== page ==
Sweet Success And Cultural Awareness
I have been nearly obsessed with this Genoise cake for ages. I watched Julia Child and her talented guest Alice Medrich, make this cake years ago and thought what a simple cake. Boy was I wrong! The only simple things, are the ingredients. There are some points of technique that must be done strictly by the book (or video in this case), in particular the folding in of the dry ingredients to the wet ingredients. That’s where I had my trouble anyway. I wasn’t interested in the filling so much as the cake, made with only these four things, but assembled in a very precise manner:
- 1/3 cup +1 tbsp all purpose flour
- 1/3 cup + 1 tbsp cocoa
- 4 eggs
- 2 tbsp vegetable oil or clarified butter
I wanted to make my cake non-dairy, so I used oil instead of butter, and for the filling, a fluffy chocolate and powdered sugar icing between the layers. By following the technique very carefully and on my third attempt, I finally achieved a measure of success. There are no leaveners used so the consistency of the eggs and sugar is the foremost concern. Another difference in my cake and the one in the video, is that I wanted to make my cake strictly on Diva power…that is to say, using no power equipment…just a whisk, a sieve, a fork and a spatula. I’ll explain why I wanted to do it this way in the next few paragraphs.
I have a friend from Nigeria who is staying in the U.S.A. due to a complicated pregnancy. Being largely on bed rest, she can’t risk the journey back home just now. Since becoming friends through our Church, we’ve had such fun learning about our cultural differences (and let me tell you, living in my American little bubble, I have a lot to learn). I visit her each week to help with things, and hopefully keep her from being so lonely. We both love to crochet and have many creative ideas to share. The visits are very cathartic for her and a mind expanding experience for me as well. Her husband is a scientist who is here working on an agricultural project and is gone so much of the day. I can’t stand for her to be so lonely while so far from home.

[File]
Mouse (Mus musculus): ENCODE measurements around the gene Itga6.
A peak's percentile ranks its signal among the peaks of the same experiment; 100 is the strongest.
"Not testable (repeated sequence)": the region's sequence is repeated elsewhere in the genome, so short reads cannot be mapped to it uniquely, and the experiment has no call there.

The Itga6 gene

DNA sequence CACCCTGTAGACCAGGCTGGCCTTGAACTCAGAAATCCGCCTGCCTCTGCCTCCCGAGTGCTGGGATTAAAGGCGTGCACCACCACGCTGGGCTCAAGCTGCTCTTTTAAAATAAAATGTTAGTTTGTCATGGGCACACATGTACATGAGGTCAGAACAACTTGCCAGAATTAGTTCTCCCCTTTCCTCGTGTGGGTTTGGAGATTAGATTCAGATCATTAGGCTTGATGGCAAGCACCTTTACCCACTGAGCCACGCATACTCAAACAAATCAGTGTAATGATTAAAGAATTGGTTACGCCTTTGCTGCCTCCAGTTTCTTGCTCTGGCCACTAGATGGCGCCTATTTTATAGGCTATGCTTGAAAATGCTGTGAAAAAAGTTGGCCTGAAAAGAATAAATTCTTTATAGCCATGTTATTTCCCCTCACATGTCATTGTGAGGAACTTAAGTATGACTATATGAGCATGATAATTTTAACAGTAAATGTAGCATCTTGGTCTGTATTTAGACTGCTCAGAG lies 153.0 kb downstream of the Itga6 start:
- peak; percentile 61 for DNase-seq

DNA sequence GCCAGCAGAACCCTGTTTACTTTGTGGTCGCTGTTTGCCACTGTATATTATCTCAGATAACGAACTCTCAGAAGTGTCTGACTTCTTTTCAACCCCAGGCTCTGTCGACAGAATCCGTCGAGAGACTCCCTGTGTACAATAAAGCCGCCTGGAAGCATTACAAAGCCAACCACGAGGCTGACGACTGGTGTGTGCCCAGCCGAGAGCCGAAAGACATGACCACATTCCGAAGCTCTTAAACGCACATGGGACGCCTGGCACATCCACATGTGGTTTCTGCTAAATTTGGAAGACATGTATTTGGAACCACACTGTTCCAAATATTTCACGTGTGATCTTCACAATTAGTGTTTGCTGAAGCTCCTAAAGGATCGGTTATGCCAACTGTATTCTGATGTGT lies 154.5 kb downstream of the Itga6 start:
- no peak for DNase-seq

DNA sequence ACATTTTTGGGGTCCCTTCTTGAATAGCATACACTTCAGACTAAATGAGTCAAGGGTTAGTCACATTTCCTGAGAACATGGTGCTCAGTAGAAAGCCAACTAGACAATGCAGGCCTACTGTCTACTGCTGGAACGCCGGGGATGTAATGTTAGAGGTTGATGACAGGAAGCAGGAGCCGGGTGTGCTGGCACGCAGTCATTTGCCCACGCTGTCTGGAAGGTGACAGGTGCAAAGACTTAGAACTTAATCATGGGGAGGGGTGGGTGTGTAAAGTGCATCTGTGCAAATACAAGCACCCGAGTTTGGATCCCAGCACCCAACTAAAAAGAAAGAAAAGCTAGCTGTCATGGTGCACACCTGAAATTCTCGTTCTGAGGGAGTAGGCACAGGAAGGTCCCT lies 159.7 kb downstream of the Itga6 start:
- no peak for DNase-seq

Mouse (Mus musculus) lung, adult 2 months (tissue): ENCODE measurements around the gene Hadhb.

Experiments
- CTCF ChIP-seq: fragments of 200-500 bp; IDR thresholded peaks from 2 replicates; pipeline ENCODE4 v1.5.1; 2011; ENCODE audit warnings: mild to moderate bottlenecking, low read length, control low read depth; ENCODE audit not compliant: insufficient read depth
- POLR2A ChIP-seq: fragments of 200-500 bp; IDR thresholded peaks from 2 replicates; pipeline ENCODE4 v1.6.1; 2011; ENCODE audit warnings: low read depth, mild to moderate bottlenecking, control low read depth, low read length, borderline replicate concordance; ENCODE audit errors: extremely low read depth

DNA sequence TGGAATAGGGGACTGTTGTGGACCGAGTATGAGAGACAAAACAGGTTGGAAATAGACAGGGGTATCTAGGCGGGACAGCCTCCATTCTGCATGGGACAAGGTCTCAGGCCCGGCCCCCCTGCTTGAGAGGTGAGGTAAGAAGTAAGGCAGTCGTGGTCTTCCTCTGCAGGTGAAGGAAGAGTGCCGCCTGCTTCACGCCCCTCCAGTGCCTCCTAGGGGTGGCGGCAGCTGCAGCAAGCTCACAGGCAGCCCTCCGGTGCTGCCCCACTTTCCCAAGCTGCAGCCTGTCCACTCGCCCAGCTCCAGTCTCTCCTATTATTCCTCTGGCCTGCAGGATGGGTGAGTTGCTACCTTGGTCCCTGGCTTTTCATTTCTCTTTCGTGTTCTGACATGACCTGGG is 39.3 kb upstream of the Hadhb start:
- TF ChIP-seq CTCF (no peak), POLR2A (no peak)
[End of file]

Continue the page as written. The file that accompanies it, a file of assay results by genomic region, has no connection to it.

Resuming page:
One of the subjects we like to talk about is food. Naturally, I’m very interested in what kinds of things Nigerians cook and eat. She made me a lunch one day that was so delicious. It was a stewed dish with spinach, other vegetables, beef, tripe, and a little cake on the side made with a rice-mash cooked in oil, to describe it as best as I can. It was very yummy! I’ve learned that Nigerians generally don’t eat things with dairy products but instead get their calcium and proteins from beans, cassava, and pumpkin seed.
During one of our visits she told me that her goal while staying here, is to learn how to make a cake…a cake with no dairy products and that could be made with her own energy. I knew that this Genoise cake was a cake that could be done this way. In fact since I only used the whisk to beat the eggs, I found that I had a much better idea of the correct consistency doing it by hand. This was the secret of success for me!
I’m not going to lie, beating the eggs and sugar by hand took nearly 10 minutes of constant whisking, and a lot of deltoid, biceps, and triceps muscle…both arms! That’s why I don’t have pictures of this stage of the process. I needed to vigorously whisk without stopping to achieve a consistency that caused the mixture to nearly triple in volume, but not to be as stiff as whipped cream. The video shows the right consistency, and I did finally manage to get there, but Ooo, my arms were feeling it!
The folding in of the flour and cocoa was the next step and needed to be done gently, slowly and carefully. I folded in 1/2 of the triple sifted flour and cocoa until it was nearly uniform in color, then did the same with the next half. I could feel the spongey texture with the spatula and carefully poured the beautifully light batter into a loaf pan. I could have used a round pan but this one caught my sight first. I baked the cake at 350° for thirty minutes plus two more minutes, because I felt that it needed just a bit more time as it was domed up still, and in the video, Julia’s guest wanted it to have just gone down to flat. Well, that’s just what I did and it came out nicely.
I allowed the cake to cool, sliced it in thirds and made a French silk frosting with 1/3 cup melted semi-sweet chocolate, two tablespoons of vegetable oil to thin the chocolate, and 4 cups powdered sugar, stirring it all together with the whisk. Urgh! More whisking! I switched to a fork as it was a thick mixture. I added warm water 2 tablespoons at a time…1/4 cup in all until it became a spreadable mixture. So with the cake laying in thirds, I spread the bottom layer with icing stacked the next one on, iced it, then iced the top layer. I decorated the top with a sprinkling of chocolate curls shaved from a candy bar with a vegetable peeler. It was the best substitute I could think of for ruffles. I’ll tackle them some day but for the moment this cake turned out fine despite the absence of the cream filling and fancy ruffles.
I will go, visit my Nigerian friend tomorrow and show her how it was done, now that my arms are built up. She is very clever and I know she will be able to do this on her first try, but not until the doctor says. She needs to save her energy for the baby that’s due in one month. That whisking might be too much for her just now. She has shared so much with me as a friend and I’m glad I can finally share what she wanted…a good off-grid, non-dairy cake recipe with simple, easy to attain ingredients.